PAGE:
What if we viewed lived experience as an asset? As an asset of professional, economic,…
However unlucky I feel, however bad things get, in between each crisis, I still consider myself very lucky. It is true a that there is always someone worse off than you, but I’m not a fan that saying because I feel like it belittles everyone’s suffering and experience. What the worst thing in the world is for one person, someone else would give anything to be in their position. It’s all subjective and relative to each individuals’ life, experiences, health, mindset and outlook on life.
|My sister Vicky, mum and I|
I am grateful for many things, even if at times these are overshadowed by all the negatives in my life. For starters, I have a fantastic mother and sister. Without them life would not be worth living, nor do I think I could cope like I do without them. My mum is my strength. She keeps me going, keeps me fighting and keeps me happy. She is so strong, so brave and so able; she can adapt to and deal with everything that comes our way. She won’t admit is, but she’s amazing. She’s my hero. I bet she’s the most skilled, unqualified nurse. She’s proficient at so many things; TPN, Hickman lines, catheters, stomas, PEGs, mixing drugs, giving injections, and syringe drivers, and probably others I can’t think of. She keeps me alive – physically and mentally.
My sister and I, who have only got close since I was ill, have the best relationship now than we’ve ever had. I class her as a friend as well as my sister. I’m glad she is out living her life, doing everything that I can’t. It’s nice being in touch with some of the outside world through her stories.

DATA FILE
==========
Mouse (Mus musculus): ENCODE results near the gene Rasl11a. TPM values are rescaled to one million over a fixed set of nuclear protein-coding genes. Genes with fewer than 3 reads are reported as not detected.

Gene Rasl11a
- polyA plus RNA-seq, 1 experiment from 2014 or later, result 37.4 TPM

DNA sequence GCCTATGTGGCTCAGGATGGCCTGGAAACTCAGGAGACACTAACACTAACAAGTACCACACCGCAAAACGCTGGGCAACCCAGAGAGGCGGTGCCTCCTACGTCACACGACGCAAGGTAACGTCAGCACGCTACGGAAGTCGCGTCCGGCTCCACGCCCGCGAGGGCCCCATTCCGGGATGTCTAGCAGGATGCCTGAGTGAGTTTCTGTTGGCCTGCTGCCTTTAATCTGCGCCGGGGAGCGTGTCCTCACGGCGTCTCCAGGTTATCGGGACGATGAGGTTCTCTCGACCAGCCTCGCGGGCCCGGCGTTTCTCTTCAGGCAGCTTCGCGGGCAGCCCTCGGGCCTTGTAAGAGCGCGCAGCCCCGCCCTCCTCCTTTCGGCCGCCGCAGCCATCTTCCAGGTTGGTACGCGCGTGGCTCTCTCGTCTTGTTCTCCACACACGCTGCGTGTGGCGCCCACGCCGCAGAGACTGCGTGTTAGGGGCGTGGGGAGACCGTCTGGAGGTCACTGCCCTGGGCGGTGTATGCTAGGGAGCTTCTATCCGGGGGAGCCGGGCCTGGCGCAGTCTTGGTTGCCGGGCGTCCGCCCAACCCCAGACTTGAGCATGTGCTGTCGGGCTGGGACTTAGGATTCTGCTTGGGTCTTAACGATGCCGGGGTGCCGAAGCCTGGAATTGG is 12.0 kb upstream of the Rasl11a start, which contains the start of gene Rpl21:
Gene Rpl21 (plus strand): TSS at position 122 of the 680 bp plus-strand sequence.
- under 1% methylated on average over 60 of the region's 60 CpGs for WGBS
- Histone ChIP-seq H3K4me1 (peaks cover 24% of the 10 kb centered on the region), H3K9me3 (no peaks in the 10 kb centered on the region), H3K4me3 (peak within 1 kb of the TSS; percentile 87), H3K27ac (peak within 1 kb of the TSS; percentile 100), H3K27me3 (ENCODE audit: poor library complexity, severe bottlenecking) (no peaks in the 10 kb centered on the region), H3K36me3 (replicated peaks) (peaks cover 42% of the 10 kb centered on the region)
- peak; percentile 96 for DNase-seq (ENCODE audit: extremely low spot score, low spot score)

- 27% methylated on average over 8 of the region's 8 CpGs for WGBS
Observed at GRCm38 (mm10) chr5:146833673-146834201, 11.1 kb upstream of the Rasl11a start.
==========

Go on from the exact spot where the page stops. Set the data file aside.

There are a few friends and relatives who are extremely kind and always willing to help. They are there when we need them the most, even if it’s only for moral support. My carers I am also grateful for. We employ one directly, four from The J’sHospice, and have some night cover from Premier Children’s Care. They take some of the pressure off mum, and allow her to go to work. Unfortunately they can’t do my medical care, but they are a great help with my personal care and they keep me company. Some also help with some of the chores, but not all of them, which is a shame. It is good when they do since I can’t help mum out.
|My best friend Becca and I in 2007|
|Becca and I in 2011|
|Becca and I in 2011|
I also have one friend, the only one who truly stuck by me when I got ill, who is a wonderful young lady. She moved to Lincolnshire to be a groom for a family of competitive horsewomen, yet when we speak on the phone or she comes and visits it’s like we’ve never been apart. We met through horses as we used to ride together, and became best friends over the course of the year before I got ill. She will never know how much her friendship means to me.
Then we have my medical team, from consultants to therapists to district nurses and the hospice, they all play their part. I have had a lot of not so good doctors and therapists, but thankfully I now have a wonderful team of people working to improve the quality of my life. It isn’t perfect, things don’t happen as people say it will and we still have to fight for a lot of things, but my team are doing their best. I wouldn’t be here without them. Thank goodness for the NHS.
I am also grateful for what I have; a roof over my head, central heating, TV and other material possessions. Some people don’t even have that.
Finally I am grateful for my little puppy Molly. It was incredibly sad losing my lurcher boy Ben earlier this year, as he was my friend as well as my pet, and he gave me six and a half years of fun and laughter, and kept me going because I looked forward to the next time I could take him for a walk. But without his death, we would not have Molly. She has helped ease the pain of losing Ben. More importantly though, she has given me a reason to keep going, a reason to fight through the pain, a reason to get up in my wheelchair and go out and also something to pour my energy into, as I will be training her. She will also be my assistance dog, whether we can get her trained as an official assistance dog so I can take her everywhere or whether we train her ourselves to help in the house and places where dogs are allowed. She is the light of my life, my friend, my baby, my everything.
So despite all the pain, the sadness, the frustration, the hospital stays, the procedures, and all the negatives and problems, I am still grateful.
What are you grateful for? Really think about it.
The secret to having everything you want, is knowing you already do.